Julie Bishop
Australia's Foreign Minister Julie Bishop speaks to Australia's Prime Minister Malcolm Turnbull while they attend the United Nations General Assembly in the Manhattan borough of New York, US, September 21, 2016. Reuters/Eduardo Munoz

Foreign Minister Julie Bishop has said she would not describe the US refugee resettlement deal as a “people swap.” This comes amid reports that Australia would not admit refugees from Costa Rica until America welcomes refugees from Nauru and Manus Island.

Last year, Prime Minister Malcolm Turnbull announced that Australia would admit refugees in Costa Rica. Immigration Minister Peter Dutton countered this, saying the resettlement of refugees currently in Costa Rica would not occur until the US promised to take refugees from Nauru and Manus Island.

"We wouldn't take anyone until we had assurances that people were going to go off Nauru and Manus," he said, via Sky News. "It wasn't a people-swap deal, if that's the language people want to use. I don't have any problem with that characterisation."

Dutton emphasised that arriving at an outcome concerning refugees in Nauru and Manus Island is “the most important thing.” He further spoke about accepting people from Malaysia. “Not one person went from Australia, so we’re not going to be sucked into that sort of a silly outcome,” he said.

In 2011, the decision to send asylum seekers to Malaysia was ruled invalid by the High Court. Malaysia was not a party to the Refugees Convention. As a result, the court said the country did not have the required laws to ascertain people’s safety. However, as part of the agreement, Australia admitted 4,000 refugees from Malaysia.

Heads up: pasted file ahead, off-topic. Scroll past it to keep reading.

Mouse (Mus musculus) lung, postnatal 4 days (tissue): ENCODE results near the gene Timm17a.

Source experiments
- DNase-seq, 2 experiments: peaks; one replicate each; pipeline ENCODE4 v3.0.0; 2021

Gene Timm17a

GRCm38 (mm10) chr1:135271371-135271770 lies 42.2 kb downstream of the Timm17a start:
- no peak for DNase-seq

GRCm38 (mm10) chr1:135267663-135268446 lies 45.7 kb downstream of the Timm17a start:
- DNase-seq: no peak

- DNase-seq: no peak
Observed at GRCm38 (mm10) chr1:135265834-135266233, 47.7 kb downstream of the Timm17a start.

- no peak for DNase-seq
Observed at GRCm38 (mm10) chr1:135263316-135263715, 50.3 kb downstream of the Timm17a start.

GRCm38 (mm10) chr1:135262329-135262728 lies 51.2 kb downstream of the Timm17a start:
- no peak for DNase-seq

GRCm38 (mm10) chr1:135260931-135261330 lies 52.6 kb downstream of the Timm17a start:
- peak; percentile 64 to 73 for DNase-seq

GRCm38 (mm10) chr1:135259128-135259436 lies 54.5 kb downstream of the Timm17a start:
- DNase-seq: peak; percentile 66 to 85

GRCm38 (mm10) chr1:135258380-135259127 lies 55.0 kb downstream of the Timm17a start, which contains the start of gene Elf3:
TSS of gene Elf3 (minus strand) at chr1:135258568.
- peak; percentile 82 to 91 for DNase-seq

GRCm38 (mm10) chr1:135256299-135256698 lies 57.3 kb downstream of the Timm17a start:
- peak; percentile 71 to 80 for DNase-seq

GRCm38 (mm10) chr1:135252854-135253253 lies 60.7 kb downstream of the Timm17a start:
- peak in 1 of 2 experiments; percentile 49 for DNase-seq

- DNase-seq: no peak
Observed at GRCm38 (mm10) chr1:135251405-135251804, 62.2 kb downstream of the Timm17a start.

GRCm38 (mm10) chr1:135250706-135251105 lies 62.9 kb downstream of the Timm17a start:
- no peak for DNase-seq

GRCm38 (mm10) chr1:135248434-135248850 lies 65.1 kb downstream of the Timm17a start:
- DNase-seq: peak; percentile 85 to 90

Dutton’s comments come as Bishop meets US Vice President Mike Pence and in the wake of the controversial phone call between Turnbull and US President Donald Trump. Bishop said Australia and the US were working to vet the refugees.

The announcement of the Costa Rica resettlement deal came in September last year, prior to Trump being elected president. The idea of the two deals being a people swap has been disregarded previously by the Australian Government.

"There is no basis at all for this allegation of [a] people swap," Special Minister of State Scott Ryan said last year. "There will not be a people swap."

A spokeswoman for Dutton said earlier this month that refugees in Costa Rica seeking resettlement had yet to be referred to Australia. “It (is) expected that Australia will be referred a small number of people for resettlement and they will be resettled within the existing Humanitarian Program,” Dutton said, as reported by News Corp.